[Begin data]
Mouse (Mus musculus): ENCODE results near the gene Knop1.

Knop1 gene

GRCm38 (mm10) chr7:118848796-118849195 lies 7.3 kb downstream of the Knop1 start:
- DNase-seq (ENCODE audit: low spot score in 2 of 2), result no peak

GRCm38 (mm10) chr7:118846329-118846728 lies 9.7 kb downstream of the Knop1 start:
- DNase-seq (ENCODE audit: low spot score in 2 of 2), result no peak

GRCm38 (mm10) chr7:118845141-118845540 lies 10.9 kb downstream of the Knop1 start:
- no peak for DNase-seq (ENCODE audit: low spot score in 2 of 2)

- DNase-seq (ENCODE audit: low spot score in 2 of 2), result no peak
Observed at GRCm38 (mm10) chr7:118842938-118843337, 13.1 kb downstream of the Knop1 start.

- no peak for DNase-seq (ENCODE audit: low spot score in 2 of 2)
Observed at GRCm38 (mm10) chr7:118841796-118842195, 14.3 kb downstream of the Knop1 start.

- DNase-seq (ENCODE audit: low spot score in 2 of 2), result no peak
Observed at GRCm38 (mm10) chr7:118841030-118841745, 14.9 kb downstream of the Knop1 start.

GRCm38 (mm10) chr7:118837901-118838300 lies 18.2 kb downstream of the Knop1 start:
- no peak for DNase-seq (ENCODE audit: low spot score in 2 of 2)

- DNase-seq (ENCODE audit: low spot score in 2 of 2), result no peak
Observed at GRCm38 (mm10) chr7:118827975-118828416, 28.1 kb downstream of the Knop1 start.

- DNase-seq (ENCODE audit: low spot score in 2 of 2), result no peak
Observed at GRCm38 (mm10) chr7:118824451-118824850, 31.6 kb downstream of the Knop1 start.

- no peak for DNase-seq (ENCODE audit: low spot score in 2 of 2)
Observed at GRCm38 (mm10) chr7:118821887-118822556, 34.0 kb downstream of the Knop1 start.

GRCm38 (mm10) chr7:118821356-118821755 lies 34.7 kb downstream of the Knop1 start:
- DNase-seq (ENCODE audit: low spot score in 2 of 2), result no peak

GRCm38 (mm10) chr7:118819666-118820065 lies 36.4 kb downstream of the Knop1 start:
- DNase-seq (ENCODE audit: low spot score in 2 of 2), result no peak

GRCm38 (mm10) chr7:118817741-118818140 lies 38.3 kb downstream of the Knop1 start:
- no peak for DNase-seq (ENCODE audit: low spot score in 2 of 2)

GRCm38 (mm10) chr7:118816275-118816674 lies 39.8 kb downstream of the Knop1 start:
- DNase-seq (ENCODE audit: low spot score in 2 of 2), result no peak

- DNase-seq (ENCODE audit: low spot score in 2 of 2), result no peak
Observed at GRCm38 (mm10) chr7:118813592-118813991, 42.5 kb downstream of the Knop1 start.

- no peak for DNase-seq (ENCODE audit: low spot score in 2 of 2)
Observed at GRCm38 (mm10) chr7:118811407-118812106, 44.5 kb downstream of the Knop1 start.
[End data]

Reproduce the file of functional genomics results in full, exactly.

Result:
Mouse (Mus musculus): ENCODE results near the gene Knop1.

Knop1 gene

GRCm38 (mm10) chr7:118848796-118849195 lies 7.3 kb downstream of the Knop1 start:
- DNase-seq (ENCODE audit: low spot score in 2 of 2), result no peak

GRCm38 (mm10) chr7:118846329-118846728 lies 9.7 kb downstream of the Knop1 start:
- DNase-seq (ENCODE audit: low spot score in 2 of 2), result no peak

GRCm38 (mm10) chr7:118845141-118845540 lies 10.9 kb downstream of the Knop1 start:
- no peak for DNase-seq (ENCODE audit: low spot score in 2 of 2)

- DNase-seq (ENCODE audit: low spot score in 2 of 2), result no peak
Observed at GRCm38 (mm10) chr7:118842938-118843337, 13.1 kb downstream of the Knop1 start.

- no peak for DNase-seq (ENCODE audit: low spot score in 2 of 2)
Observed at GRCm38 (mm10) chr7:118841796-118842195, 14.3 kb downstream of the Knop1 start.

- DNase-seq (ENCODE audit: low spot score in 2 of 2), result no peak
Observed at GRCm38 (mm10) chr7:118841030-118841745, 14.9 kb downstream of the Knop1 start.

GRCm38 (mm10) chr7:118837901-118838300 lies 18.2 kb downstream of the Knop1 start:
- no peak for DNase-seq (ENCODE audit: low spot score in 2 of 2)

- DNase-seq (ENCODE audit: low spot score in 2 of 2), result no peak
Observed at GRCm38 (mm10) chr7:118827975-118828416, 28.1 kb downstream of the Knop1 start.

- DNase-seq (ENCODE audit: low spot score in 2 of 2), result no peak
Observed at GRCm38 (mm10) chr7:118824451-118824850, 31.6 kb downstream of the Knop1 start.

- no peak for DNase-seq (ENCODE audit: low spot score in 2 of 2)
Observed at GRCm38 (mm10) chr7:118821887-118822556, 34.0 kb downstream of the Knop1 start.

GRCm38 (mm10) chr7:118821356-118821755 lies 34.7 kb downstream of the Knop1 start:
- DNase-seq (ENCODE audit: low spot score in 2 of 2), result no peak

GRCm38 (mm10) chr7:118819666-118820065 lies 36.4 kb downstream of the Knop1 start:
- DNase-seq (ENCODE audit: low spot score in 2 of 2), result no peak

GRCm38 (mm10) chr7:118817741-118818140 lies 38.3 kb downstream of the Knop1 start:
- no peak for DNase-seq (ENCODE audit: low spot score in 2 of 2)

GRCm38 (mm10) chr7:118816275-118816674 lies 39.8 kb downstream of the Knop1 start:
- DNase-seq (ENCODE audit: low spot score in 2 of 2), result no peak

- DNase-seq (ENCODE audit: low spot score in 2 of 2), result no peak
Observed at GRCm38 (mm10) chr7:118813592-118813991, 42.5 kb downstream of the Knop1 start.

- no peak for DNase-seq (ENCODE audit: low spot score in 2 of 2)
Observed at GRCm38 (mm10) chr7:118811407-118812106, 44.5 kb downstream of the Knop1 start.